International
Tables for Crystallography Volume B Reciprocal space Edited by U. Shmueli © International Union of Crystallography 2010 
International Tables for Crystallography (2010). Vol. B, ch. 5.1, pp. 630633
Section 5.1.3. Solutions of planewave dynamical theory^{a}Institut de Minéralogie et de la Physique des Milieux Condensés, Bâtiment 7, 140 rue de Lourmel, 75015 Paris, France 
The wavefields excited in the crystal by the incident wave are determined by applying the boundary condition mentioned above for the continuity of the tangential component of the wavevectors (Section 5.1.2.3). Waves propagating in a vacuum have wavenumber . Depending on whether they propagate in the incident or in the reflected direction, the common extremity, M, of their wavevectorslies on spheres of radius k and centred at O and H, respectively. The intersections of these spheres with the plane of incidence are two circles which can be approximated by their tangents and at their intersection point, , or Laue point (Fig. 5.1.3.1).
Bragg's condition is exactly satisfied according to the geometrical theory of diffraction when M lies at . The departure Δθ from Bragg's incidence of an incident wave is defined as the angle between the corresponding wavevectors OM and . As Δθ is very small compared to the Bragg angle in the general case of Xrays or neutrons, one may write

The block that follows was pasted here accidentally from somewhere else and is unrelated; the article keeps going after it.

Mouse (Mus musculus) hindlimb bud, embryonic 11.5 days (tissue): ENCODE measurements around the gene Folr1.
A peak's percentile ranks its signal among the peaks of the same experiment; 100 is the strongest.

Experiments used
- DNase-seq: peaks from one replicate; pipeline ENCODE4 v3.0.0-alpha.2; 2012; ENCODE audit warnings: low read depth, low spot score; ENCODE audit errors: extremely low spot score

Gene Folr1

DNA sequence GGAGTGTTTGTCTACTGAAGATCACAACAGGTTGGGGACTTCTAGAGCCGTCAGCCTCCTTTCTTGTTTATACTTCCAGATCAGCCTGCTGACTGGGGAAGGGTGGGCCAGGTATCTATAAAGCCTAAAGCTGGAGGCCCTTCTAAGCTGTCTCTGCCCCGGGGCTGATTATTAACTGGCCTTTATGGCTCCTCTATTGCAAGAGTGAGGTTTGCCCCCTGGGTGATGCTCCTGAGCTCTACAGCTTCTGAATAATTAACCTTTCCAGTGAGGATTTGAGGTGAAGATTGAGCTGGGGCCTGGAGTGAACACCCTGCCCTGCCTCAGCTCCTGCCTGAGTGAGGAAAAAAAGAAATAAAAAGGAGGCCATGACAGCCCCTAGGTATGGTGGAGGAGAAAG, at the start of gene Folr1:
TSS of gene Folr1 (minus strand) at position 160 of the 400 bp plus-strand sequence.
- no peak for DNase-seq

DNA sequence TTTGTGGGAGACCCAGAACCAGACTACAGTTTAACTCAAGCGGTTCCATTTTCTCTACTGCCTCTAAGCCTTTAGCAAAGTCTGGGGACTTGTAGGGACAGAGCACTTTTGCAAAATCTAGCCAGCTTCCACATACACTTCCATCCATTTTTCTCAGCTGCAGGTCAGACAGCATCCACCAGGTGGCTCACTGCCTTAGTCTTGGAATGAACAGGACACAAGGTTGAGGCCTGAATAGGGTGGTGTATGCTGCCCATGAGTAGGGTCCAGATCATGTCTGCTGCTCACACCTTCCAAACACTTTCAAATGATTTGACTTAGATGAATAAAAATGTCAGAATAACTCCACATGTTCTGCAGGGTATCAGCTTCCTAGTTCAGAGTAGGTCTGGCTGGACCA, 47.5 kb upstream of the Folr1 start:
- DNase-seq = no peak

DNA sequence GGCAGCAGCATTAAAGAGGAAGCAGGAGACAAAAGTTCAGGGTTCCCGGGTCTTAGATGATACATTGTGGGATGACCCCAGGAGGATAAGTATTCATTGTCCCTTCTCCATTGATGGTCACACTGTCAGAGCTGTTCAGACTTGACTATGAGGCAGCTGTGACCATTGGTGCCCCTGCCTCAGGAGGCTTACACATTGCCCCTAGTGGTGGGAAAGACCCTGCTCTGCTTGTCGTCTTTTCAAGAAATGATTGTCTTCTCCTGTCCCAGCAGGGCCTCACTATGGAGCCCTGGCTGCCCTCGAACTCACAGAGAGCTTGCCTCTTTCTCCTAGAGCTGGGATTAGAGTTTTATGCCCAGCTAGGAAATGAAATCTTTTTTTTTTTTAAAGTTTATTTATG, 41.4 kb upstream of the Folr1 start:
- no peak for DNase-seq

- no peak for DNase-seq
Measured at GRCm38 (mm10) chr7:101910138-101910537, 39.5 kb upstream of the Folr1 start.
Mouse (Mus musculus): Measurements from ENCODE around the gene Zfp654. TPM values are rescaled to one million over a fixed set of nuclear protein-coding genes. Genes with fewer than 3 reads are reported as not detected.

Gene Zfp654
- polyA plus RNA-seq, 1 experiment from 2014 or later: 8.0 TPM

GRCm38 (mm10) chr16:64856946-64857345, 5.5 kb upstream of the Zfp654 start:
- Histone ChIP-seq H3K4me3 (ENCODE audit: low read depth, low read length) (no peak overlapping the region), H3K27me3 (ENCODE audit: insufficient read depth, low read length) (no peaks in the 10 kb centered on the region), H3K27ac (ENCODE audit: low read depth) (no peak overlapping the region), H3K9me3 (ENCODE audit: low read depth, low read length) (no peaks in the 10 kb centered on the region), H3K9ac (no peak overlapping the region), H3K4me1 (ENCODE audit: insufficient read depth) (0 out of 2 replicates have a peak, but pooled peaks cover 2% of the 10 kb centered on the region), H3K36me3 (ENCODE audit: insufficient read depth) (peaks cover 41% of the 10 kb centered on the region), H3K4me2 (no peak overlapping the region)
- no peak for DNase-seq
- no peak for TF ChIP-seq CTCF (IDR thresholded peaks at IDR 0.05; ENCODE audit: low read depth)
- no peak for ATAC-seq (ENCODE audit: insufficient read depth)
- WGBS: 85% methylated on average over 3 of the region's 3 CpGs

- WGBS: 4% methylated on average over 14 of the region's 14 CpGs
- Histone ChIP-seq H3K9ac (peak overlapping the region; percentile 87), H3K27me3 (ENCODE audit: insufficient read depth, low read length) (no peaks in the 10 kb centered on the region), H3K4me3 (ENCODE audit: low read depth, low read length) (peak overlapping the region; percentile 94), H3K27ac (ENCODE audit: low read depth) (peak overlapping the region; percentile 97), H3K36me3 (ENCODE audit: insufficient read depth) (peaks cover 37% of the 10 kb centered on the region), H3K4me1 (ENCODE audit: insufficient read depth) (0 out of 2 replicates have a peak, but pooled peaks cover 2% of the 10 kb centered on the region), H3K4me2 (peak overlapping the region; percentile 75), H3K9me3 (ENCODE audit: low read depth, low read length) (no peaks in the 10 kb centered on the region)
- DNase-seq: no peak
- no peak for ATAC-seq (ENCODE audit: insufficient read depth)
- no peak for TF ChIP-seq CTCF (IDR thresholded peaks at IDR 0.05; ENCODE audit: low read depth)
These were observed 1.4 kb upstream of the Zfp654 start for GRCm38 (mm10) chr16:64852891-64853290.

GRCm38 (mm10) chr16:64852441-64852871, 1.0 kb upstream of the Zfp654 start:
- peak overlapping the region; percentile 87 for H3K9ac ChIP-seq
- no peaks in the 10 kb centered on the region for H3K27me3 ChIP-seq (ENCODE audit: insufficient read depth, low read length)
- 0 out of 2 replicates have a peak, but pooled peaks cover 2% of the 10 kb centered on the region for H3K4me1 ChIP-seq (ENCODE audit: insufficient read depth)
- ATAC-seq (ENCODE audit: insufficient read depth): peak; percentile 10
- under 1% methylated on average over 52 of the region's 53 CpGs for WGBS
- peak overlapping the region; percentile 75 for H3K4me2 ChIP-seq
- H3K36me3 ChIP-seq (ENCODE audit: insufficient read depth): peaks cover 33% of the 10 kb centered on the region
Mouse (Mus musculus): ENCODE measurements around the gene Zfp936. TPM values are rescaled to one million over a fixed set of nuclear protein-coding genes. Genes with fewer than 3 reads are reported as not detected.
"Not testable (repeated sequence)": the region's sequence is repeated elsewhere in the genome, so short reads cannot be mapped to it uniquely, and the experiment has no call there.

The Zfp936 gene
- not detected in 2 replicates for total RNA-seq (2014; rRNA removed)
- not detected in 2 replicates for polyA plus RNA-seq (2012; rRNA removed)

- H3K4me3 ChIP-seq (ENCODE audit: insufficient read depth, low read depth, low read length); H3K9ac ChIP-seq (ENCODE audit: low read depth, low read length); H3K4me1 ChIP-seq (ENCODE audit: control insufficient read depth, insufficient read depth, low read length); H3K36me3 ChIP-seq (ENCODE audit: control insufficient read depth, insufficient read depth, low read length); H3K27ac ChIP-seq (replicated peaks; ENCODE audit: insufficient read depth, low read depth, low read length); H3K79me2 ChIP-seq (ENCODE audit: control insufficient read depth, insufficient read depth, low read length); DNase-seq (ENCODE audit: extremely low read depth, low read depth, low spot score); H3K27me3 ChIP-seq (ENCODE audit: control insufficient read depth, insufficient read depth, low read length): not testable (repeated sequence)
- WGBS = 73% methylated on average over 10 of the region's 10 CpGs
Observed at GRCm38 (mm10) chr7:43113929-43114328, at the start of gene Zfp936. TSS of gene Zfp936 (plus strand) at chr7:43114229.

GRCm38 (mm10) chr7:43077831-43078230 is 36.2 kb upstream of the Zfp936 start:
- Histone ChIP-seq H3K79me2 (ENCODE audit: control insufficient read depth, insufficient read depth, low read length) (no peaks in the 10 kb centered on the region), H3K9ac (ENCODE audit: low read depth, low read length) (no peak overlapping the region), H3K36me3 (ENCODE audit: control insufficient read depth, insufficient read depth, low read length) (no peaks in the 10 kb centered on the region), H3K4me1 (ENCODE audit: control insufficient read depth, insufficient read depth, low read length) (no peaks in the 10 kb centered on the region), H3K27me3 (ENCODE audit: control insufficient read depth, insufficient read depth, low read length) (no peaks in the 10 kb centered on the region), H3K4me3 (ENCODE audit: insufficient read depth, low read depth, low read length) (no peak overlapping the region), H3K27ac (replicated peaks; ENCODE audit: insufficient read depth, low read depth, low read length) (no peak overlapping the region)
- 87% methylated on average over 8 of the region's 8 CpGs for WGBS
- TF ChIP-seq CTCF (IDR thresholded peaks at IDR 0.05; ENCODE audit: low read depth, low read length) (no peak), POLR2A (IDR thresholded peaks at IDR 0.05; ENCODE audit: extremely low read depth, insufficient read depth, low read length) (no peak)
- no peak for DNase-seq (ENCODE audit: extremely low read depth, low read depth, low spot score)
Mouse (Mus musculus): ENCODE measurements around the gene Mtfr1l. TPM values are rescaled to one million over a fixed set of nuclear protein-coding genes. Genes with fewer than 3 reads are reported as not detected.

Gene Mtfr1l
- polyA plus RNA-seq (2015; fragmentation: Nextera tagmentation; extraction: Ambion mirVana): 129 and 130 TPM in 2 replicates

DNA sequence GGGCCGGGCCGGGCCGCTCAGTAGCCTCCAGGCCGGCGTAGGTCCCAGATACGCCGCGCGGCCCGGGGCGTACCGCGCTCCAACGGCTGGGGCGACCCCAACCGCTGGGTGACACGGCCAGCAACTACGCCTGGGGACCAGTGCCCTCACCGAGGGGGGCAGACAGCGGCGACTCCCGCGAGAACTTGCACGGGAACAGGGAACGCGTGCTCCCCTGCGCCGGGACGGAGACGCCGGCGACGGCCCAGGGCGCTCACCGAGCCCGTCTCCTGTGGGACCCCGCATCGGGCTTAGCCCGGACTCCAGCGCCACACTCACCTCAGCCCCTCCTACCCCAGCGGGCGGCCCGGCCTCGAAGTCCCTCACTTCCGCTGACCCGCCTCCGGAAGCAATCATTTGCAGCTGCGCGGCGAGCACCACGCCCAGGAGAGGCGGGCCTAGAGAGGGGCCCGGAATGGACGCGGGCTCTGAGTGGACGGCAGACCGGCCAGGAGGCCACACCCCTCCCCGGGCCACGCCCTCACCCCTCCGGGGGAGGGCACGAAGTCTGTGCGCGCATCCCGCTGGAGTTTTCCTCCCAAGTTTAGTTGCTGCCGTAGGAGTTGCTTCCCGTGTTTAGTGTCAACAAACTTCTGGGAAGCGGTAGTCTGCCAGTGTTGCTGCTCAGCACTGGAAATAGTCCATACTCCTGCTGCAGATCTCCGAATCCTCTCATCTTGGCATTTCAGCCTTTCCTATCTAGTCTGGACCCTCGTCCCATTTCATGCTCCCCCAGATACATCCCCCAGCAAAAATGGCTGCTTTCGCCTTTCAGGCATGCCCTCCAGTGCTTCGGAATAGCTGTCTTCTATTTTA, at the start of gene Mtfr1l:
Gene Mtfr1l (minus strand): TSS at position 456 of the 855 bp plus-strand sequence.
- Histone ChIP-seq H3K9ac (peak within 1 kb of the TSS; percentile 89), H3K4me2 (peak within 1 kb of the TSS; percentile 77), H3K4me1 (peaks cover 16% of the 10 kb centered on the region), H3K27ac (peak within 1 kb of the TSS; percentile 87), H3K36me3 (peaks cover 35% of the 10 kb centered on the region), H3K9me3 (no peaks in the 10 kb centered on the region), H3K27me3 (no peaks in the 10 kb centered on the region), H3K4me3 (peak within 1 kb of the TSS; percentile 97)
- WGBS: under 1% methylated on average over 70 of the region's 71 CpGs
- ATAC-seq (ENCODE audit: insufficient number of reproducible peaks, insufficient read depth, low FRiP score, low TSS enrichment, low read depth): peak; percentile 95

The tangent is oriented in such a way that Δθ is negative when the angle of incidence is smaller than the Bragg angle.
The boundary condition for the continuity of the tangential component of the wavevectors is applied by drawing from M a line, Mz, parallel to the normal n to the crystal surface. The tie points of the wavefields excited in the crystal by the incident wave are at the intersections of this line with the dispersion surface. Two different situations may occur:
It will be apparent from the equations given later that the incident wavevector corresponding to the middle of the reflection domain is, in both cases, OI, where I is the intersection of the normal to the crystal surface drawn from the Lorentz point, , with (Figs. 5.1.3.4 and 5.1.3.5), while, according to Bragg's law, it should be . The angle Δθ between the incident wavevectors and OI, corresponding to the middle of the reflecting domain according to the geometrical and dynamical theories, respectively, is